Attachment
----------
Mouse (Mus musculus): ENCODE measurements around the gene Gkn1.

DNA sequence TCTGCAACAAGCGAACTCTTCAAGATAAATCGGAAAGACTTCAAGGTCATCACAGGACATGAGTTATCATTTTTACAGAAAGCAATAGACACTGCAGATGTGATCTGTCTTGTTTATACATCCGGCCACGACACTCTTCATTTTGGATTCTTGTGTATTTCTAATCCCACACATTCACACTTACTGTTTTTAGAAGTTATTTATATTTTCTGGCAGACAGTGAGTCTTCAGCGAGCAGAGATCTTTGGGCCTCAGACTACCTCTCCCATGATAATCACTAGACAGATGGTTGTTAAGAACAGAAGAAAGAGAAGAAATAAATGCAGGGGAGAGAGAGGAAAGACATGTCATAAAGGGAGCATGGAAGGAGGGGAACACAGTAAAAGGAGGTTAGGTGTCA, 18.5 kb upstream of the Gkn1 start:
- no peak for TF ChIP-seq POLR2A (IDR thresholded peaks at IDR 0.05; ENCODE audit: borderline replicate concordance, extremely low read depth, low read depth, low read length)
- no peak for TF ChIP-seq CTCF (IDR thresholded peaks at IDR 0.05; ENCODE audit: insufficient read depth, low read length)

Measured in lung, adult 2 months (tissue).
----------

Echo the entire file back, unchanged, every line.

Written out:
Mouse (Mus musculus): ENCODE measurements around the gene Gkn1.

DNA sequence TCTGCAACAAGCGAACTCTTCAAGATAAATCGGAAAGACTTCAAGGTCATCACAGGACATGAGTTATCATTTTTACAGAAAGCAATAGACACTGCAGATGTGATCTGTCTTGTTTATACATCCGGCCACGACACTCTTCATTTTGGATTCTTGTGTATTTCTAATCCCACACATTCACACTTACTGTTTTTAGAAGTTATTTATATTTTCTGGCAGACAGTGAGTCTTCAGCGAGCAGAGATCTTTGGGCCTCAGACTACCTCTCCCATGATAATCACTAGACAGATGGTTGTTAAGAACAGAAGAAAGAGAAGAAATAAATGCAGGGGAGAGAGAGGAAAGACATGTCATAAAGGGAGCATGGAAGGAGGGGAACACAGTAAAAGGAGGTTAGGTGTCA, 18.5 kb upstream of the Gkn1 start:
- no peak for TF ChIP-seq POLR2A (IDR thresholded peaks at IDR 0.05; ENCODE audit: borderline replicate concordance, extremely low read depth, low read depth, low read length)
- no peak for TF ChIP-seq CTCF (IDR thresholded peaks at IDR 0.05; ENCODE audit: insufficient read depth, low read length)

Measured in lung, adult 2 months (tissue).